SYN-AKE Peptide – Mizon S-venom Wrinkle Tox Cream

Syn-ake is supposed to be the “botox in a bottle” solution.  It’s an anti-wrinkle chemical, a synthetic protein fragment that is meant to replicate part of the venom of the Malaysian Temple Viper.  It’s been found to work similar to botox – like how botox paralyzes the muscles that cause expression lines.

Technical details:

Dipeptide Diaminobutyroyl:  Active compound is based on a synthetic tripeptide that mimics the effect of Waglerin 1, found in the venom of the Temple Viper. The activity of snake peptide reduces the contraction frequency of muscle cells on the face, thereby decreasing the appearance of expression lines. In vivo testing showed an impressive reduction of over 50% in wrinkle size after 28 days. Does not contain preservatives. Clear liquid, no odor. pH value 4.5 – 5.5. Easily water-soluble. CAS# 794590-34-4, 883558-32-5, 56-81-5.

Has been found in clinical studies to reduce the appearance of wrinkles and expression lines due to reduction of contraction frequency. Best added to skin serums and creams to target wrinkles around eyes, mouth and forehead.

The Purchase:

This was what I bought:

http://www.amazon.com/Mizon-S-venom-Wrinkle-Cream-Syn-ake4%25/dp/B00HKEY7Q2/ref=sr_1_9?s=beauty&ie=UTF8&qid=1399417947&sr=1-9&keywords=syn-ake

 IMG_2896 IMG_2901-001

I have some fine lines, and I guess I’m pretty obviously obsessed with getting rid of them.

Mizon products are pretty high quality, have good reviews, and my skin seems to like them.  This one is about $30 on Amazon (shipped from Korea) which at 50ml isn’t cheap, but it’s not as high priced as some others I found.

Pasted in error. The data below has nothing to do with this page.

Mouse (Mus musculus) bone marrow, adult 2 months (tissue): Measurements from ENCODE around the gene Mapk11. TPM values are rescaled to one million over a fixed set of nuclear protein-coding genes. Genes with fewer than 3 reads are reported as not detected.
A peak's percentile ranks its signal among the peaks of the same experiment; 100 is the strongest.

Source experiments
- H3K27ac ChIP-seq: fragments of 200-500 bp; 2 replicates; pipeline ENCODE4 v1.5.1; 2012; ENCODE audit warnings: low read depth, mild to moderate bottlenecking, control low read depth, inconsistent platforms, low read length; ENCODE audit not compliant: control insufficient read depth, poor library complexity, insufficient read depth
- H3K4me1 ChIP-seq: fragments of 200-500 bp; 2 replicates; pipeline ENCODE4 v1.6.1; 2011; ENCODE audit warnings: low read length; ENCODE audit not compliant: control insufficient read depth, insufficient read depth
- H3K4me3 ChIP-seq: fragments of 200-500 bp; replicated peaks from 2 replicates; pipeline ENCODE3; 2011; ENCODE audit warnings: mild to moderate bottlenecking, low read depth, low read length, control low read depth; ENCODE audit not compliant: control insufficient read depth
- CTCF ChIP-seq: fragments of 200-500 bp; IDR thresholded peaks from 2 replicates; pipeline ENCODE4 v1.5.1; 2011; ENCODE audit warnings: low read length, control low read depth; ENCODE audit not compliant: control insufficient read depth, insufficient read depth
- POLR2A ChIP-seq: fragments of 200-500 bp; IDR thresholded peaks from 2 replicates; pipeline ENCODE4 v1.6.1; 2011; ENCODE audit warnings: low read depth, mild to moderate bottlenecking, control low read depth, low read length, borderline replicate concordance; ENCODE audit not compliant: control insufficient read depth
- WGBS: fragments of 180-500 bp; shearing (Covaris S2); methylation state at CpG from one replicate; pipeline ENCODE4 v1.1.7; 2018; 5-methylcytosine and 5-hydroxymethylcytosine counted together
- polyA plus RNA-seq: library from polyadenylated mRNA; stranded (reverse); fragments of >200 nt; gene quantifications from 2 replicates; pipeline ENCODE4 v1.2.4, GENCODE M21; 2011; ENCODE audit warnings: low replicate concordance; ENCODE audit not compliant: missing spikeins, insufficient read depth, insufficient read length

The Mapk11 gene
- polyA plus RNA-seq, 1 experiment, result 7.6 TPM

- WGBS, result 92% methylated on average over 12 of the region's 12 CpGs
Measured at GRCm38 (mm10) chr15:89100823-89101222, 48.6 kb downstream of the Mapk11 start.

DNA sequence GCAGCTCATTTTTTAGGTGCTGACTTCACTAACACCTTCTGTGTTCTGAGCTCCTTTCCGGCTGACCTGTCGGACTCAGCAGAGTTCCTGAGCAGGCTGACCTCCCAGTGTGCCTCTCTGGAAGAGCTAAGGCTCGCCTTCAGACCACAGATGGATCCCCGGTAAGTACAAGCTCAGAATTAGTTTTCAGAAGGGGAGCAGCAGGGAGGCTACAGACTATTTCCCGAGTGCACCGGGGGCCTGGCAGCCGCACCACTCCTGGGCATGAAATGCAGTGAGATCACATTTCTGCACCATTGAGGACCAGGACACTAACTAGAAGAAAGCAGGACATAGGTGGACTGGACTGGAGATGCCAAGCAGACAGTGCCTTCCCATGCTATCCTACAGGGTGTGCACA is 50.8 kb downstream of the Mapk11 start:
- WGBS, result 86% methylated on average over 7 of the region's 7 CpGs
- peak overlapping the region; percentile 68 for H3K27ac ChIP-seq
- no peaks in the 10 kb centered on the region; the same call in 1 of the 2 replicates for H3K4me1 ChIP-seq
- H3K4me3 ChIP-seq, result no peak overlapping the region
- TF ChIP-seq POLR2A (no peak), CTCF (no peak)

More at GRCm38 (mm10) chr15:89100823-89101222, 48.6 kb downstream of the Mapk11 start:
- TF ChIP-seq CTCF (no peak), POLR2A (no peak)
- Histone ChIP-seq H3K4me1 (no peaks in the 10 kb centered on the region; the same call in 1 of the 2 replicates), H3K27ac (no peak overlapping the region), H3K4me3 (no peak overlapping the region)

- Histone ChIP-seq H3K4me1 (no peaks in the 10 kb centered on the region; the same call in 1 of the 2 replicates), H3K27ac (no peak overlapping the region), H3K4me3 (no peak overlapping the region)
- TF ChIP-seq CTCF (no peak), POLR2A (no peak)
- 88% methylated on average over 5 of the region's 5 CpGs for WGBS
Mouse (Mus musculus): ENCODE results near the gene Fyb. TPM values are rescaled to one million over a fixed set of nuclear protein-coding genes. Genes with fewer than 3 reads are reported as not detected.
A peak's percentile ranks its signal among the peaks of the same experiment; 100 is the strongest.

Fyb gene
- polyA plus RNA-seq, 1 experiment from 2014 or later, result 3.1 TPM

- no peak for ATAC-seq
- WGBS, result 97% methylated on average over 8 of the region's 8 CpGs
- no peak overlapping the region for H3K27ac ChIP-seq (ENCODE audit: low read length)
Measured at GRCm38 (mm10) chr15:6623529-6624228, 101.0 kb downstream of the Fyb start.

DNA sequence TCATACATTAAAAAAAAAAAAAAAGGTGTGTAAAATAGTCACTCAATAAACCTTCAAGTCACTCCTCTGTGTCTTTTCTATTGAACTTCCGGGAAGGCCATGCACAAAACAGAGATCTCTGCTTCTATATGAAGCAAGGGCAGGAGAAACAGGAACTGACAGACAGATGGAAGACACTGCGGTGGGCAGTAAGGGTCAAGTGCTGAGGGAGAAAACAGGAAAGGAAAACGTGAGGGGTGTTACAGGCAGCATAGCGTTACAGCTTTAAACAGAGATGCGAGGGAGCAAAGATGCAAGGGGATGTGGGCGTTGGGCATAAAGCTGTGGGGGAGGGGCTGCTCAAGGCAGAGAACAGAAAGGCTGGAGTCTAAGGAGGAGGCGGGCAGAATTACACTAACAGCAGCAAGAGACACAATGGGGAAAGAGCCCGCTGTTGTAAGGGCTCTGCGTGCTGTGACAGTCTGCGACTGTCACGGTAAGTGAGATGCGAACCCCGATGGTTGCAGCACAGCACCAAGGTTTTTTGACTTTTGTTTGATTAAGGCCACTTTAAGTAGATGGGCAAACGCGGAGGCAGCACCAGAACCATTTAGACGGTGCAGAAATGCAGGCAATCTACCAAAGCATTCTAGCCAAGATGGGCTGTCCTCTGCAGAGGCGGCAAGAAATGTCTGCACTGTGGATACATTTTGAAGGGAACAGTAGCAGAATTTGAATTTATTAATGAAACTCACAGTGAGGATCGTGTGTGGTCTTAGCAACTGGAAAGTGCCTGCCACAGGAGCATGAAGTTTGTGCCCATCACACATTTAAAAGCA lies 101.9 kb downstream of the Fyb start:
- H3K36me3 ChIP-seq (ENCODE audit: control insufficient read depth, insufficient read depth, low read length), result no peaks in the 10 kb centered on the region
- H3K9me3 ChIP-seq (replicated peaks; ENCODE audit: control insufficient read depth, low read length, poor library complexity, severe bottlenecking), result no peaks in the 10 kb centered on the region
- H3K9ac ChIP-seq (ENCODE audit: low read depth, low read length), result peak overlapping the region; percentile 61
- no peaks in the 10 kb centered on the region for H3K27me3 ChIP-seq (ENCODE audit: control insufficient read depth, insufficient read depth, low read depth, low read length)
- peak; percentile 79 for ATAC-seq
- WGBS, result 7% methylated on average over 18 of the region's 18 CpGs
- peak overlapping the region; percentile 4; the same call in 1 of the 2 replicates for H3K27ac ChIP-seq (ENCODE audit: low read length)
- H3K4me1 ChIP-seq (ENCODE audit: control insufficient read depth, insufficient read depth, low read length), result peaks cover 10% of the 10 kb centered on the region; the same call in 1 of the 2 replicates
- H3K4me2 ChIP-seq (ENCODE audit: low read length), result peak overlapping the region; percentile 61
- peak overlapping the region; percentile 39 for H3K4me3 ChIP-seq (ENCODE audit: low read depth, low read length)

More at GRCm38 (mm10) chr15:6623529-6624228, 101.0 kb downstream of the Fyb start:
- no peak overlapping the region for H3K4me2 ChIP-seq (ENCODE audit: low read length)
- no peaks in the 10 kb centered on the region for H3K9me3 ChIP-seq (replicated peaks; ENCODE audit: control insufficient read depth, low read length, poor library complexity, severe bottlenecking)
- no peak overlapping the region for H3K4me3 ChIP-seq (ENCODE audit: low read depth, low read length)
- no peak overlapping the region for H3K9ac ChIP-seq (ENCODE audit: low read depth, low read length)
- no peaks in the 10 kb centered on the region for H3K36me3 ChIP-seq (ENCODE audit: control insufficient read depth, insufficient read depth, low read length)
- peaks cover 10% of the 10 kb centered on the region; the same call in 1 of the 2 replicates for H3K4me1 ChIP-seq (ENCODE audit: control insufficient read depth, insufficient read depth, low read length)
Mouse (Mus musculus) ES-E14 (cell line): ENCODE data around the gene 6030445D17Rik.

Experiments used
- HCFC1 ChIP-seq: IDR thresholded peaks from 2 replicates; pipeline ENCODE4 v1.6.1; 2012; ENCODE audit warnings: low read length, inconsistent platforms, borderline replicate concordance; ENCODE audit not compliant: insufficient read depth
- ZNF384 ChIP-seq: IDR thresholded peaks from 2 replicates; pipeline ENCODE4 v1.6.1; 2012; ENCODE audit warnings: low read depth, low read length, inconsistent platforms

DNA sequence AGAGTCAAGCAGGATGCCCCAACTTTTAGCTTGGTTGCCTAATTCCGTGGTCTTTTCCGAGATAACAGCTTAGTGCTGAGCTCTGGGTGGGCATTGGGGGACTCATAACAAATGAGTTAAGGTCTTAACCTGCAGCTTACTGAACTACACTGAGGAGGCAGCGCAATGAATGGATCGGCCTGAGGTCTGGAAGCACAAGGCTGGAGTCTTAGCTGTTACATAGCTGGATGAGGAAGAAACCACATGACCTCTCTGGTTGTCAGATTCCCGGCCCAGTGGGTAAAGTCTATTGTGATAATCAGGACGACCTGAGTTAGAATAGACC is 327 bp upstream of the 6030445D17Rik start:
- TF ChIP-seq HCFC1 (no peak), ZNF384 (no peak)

Use:

I used this daily, applying pretty liberally (I have dry skin so I can put on a pretty thick layer of moisturizer) over my C-Serum, and under my sunscreen.  The instructions say to give it some time before putting anything over top, so I waited about 10 mins before adding the sunscreen.

Texture:

This is a pretty greasy feeling moisturizer, but it layers well under sunscreen without pilling.  In the 10 min wait time it didn’t absorb all the way in.

Once applied, it doesn’t seem to relax or paralyze anything…

My fine lines before:

IMG_2805-001

This photo is 6 months old.  From when I started with the sny-ake.

Yep.  Definitely there.  This is with the syn-ake on it, that’s why I look SO SHINY.  I cover all this with makeup.

Right after application, I wasn’t able to see any real difference.  It’s supposed to be able to relax the lines that come from expression…. but my expressions weren’t hindered in the least, so I don’t think it’s doing what it’s supposed to.

My Fine Lines Now:

photo 2 (7)-001

Harsh Lighting

I can still see them, the 11s are alive and well.

Verdict:

I think this product is an interesting gimmick, but I don’t see enough of a difference to continue its use.  If I like the product as a moisturizer more, I’d probably keep using it, just in case it’s doing some kind of work behind the scenes, but as it is, I’m not going to keep using this one.

Just spring for botox, for actual botox effect.

References: